RESEARCH EXPLAINS POSSIBLE ORIGIN OF PARKINSON'S TREMORS
COLUMBUS, Ohio - A mathematician at Ohio State University and his colleagues may have found the origin of tremors suffered by people with Parkinson's disease.
When researchers constructed a computer model of electrochemical activity in a Parkinson's-affected brain, they noticed unusual patterns in the way brain cells fired signals back and forth.
"In a normal brain, every cell is doing its own thing, and the signals create a random pattern," Terman said. "But in our model, we saw cells firing together in lockstep, creating a synchronized pattern that matched the timing of Parkinson's tremors."
The finding, reported in a recent issue of the Journal of Neuroscience, could help solve a long-standing mystery in the medical community. Loss of the neurotransmitter dopamine is generally believed to be the cause of Parkinson's, but exactly how that loss leads to tremors is unknown.
In the past, researchers have thought that a dramatic increase in frequency of neural signals was to blame; during Parkinson's episodes, the neurons in a key part of the brain fire almost twice as fast as normal. While this increase in frequency could be used to explain other Parkinson's symptoms, such as stiffness or slowness of movement, it cannot easily explain tremor, Terman explained.
"Our computer model shows that the pattern of the signals is important, too -- not just the frequency," Terman said.
The computer model is a software simulation of brain cells and the electrical signals that travel between them. The researchers were able to reproduce the normal, random firing of brain cells.
When they simulated the loss of dopamine, a different firing pattern emerged. The cells behaved as if they belonged to two separate groups. Cells in group A would fire all at once, while signals in group B were suppressed; then the cells in group B would fire at once, while signals in group A were suppressed.
Terman's collaborators on this project include Alice Yew, assistant professor of mathematics at Ohio State; Jonathan Rubin, assistant professor of mathematics at the University of Pittsburgh; and Charles Wilson, professor of life sciences at the University of Texas at San Antonio.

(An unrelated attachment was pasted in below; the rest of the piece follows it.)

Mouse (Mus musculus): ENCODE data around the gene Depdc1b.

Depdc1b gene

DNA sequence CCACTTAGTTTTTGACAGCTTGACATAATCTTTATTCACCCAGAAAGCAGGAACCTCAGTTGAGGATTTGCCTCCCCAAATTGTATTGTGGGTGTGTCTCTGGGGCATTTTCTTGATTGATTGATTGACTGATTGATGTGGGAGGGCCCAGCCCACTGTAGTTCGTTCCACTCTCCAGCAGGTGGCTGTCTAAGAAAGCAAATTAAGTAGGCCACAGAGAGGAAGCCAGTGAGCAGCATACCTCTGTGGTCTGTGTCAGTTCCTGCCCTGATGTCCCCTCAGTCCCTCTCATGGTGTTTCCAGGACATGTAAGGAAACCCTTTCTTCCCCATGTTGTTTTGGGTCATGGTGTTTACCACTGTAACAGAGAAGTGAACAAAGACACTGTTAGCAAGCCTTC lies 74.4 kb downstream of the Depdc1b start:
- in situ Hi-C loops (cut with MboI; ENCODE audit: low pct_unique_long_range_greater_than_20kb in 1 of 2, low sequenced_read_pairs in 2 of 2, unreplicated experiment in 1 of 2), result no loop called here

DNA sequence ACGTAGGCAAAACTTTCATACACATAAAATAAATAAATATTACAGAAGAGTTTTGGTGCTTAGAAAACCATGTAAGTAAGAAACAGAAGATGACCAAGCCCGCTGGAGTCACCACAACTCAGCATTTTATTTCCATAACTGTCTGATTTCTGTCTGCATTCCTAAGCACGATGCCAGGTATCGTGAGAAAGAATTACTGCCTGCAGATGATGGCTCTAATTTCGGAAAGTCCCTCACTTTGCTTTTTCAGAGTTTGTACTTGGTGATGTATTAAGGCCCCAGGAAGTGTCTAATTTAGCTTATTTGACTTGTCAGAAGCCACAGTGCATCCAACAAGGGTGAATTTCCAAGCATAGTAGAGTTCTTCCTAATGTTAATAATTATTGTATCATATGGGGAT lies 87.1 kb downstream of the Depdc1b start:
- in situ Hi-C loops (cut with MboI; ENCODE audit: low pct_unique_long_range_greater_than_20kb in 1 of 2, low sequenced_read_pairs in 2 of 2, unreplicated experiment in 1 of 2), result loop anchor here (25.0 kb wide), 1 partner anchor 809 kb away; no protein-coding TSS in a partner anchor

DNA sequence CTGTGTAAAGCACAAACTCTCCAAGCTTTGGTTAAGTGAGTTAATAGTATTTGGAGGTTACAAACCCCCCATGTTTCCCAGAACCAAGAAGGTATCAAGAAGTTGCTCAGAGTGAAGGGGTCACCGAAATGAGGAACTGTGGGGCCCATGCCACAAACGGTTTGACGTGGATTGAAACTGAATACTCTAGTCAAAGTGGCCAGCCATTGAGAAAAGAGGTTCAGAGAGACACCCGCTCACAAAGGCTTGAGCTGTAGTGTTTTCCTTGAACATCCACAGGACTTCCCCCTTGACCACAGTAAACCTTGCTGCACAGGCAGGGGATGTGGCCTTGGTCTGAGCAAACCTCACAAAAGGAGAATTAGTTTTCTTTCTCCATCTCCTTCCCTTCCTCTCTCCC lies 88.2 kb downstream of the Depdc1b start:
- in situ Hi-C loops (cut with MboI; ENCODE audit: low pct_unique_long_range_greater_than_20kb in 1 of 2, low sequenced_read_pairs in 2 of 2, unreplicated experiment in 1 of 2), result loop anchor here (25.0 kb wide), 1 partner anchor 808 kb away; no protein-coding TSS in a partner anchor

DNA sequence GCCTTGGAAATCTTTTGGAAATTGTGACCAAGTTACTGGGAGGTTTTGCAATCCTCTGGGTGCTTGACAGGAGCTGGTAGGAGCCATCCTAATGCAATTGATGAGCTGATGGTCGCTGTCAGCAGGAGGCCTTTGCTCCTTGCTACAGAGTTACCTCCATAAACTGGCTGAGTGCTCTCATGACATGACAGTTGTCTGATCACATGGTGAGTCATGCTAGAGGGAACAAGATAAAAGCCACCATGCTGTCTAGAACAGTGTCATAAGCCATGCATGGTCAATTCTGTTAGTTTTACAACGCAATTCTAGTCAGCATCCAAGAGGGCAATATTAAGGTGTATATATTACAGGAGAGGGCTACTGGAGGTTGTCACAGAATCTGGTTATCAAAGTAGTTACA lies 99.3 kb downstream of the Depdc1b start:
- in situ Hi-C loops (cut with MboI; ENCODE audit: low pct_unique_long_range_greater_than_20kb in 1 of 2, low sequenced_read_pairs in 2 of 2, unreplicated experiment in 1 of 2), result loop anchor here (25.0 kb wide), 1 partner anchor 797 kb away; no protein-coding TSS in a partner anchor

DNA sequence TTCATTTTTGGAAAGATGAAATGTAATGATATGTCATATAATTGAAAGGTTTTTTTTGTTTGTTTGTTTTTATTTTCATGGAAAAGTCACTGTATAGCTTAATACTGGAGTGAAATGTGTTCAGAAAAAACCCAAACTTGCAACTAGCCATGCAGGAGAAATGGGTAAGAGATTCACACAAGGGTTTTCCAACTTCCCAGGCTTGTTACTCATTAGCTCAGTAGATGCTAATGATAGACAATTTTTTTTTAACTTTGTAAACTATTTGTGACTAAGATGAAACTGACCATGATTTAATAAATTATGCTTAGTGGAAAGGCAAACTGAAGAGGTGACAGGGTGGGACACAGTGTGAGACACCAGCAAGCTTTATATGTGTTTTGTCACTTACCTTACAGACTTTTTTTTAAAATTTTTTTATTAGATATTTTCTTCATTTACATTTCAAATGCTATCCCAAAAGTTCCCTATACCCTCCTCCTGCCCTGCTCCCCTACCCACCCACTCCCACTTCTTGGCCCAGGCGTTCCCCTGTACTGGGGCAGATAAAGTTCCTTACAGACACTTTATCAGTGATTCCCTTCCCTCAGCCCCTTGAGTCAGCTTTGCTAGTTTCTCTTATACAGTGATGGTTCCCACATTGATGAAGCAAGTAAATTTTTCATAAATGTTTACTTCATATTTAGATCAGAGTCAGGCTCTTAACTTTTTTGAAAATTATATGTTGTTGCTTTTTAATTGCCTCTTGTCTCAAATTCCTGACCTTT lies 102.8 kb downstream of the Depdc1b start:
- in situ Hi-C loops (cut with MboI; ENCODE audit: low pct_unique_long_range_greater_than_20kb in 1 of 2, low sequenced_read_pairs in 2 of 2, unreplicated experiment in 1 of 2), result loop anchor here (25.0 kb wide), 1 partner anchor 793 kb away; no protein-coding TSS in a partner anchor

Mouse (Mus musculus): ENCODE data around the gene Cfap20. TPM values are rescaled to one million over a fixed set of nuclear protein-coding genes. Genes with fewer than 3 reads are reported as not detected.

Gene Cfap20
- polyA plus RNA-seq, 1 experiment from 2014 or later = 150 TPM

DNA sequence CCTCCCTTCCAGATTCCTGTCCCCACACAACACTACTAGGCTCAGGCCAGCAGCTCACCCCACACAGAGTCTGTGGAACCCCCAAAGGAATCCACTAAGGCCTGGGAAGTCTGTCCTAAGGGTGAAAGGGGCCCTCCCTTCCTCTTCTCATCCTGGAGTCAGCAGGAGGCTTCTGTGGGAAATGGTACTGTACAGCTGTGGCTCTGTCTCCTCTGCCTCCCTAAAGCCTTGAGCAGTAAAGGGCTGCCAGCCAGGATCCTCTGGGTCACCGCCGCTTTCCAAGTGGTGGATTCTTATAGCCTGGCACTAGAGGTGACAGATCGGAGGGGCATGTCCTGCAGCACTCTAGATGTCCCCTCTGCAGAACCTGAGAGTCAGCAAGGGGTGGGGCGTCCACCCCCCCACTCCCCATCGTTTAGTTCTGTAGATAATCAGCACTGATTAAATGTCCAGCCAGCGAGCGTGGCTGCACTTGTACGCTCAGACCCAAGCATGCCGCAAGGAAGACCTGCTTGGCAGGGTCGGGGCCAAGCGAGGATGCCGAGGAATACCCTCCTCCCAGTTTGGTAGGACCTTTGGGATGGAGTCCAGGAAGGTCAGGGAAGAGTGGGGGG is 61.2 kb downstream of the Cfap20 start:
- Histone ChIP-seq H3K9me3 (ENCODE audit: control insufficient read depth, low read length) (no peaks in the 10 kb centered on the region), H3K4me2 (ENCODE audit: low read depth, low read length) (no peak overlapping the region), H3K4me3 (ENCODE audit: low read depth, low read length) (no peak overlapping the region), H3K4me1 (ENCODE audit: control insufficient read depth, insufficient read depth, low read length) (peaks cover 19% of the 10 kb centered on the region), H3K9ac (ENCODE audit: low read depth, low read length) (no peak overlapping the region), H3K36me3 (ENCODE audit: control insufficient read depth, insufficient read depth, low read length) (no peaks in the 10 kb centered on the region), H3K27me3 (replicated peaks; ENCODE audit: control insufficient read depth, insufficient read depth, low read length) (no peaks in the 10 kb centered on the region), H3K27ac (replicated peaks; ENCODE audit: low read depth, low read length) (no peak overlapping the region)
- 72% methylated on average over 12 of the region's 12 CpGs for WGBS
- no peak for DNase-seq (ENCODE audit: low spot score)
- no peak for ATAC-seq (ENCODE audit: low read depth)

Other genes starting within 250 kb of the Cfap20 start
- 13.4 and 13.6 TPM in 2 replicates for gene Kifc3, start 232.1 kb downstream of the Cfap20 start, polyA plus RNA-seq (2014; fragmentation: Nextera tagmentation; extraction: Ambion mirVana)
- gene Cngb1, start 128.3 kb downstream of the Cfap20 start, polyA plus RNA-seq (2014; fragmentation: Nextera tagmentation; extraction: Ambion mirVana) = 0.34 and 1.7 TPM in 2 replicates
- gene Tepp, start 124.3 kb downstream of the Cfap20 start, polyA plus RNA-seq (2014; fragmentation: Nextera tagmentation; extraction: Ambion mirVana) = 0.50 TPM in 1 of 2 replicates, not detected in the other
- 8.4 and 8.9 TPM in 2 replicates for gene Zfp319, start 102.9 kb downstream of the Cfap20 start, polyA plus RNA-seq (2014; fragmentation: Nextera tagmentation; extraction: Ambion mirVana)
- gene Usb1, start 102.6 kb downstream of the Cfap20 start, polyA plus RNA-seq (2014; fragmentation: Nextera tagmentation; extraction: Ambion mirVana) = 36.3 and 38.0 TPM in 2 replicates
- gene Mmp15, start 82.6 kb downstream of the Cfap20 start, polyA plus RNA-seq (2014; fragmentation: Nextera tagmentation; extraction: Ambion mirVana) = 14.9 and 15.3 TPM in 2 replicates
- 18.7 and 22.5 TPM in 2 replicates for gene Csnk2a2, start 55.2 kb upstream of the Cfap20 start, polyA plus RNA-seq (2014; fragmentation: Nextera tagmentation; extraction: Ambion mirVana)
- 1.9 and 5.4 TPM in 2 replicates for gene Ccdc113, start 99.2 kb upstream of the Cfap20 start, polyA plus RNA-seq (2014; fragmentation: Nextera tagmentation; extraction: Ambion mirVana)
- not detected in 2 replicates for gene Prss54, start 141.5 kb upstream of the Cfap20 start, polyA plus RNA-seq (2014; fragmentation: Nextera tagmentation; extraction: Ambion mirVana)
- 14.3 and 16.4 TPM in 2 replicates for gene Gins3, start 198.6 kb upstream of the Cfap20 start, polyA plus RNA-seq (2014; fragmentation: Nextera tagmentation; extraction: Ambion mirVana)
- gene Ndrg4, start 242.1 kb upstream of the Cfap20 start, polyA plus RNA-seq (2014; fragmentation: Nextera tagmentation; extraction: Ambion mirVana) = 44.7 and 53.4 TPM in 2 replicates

The three mathematicians modeled the basal ganglia, a mass of brain cells believed to be responsible for voluntary movement and situated just above the brain stem. Researchers believe that the loss of dopamine characteristic of Parkinson's is the result of certain cells in one part of the basal ganglia dying off.
To create the model, the mathematicians drew upon data from studies on actual brain cells that other researchers had done in the past. One of those researchers is study coauthor Wilson, and the other is Mark Bevan, assistant professor of anatomy and neurobiology at the University of Tennessee in Memphis.
Then the researchers compared the computer model to Wilson's experimental results with rat brain cells in the laboratory.
By comparing the model to real-life neurons, the researchers were able to come up with a possible scenario that would create the Parkinsonian firing pattern.
The scenario goes like this: a shortage of dopamine causes one part of the basal ganglia, called the striatum, to send a too-strong neural signal to another part, called the globus pallidus. This signal alters the interaction between the globus pallidus and yet another part of the basal ganglia -- the subthalamic nucleus.
It is in this last interaction that the on-again, off-again, rhythmic neural signals of Parkinson's emerge, the researchers believe.
Eventually, Terman and his colleagues hope to expand their computer model to include other brain regions that interact with the basal ganglia. But this first portion of the work could provide researchers with new directions for Parkinson's therapies.
Terman cited work currently underway at the Cleveland Clinic, where researchers are implanting electrodes in the subthalamic nucleus of Parkinson's patients as an experimental therapy.
"Perhaps our work could help guide those experiments," Terman said.
The National Science Foundation and the National Institute of Neurological Disorders and Stroke supported this work.
Contact: David Terman, (614) 292-5285; Terman.email@example.com
Written by Pam Frost Gorder, (614) 292-9475; Gorder.firstname.lastname@example.org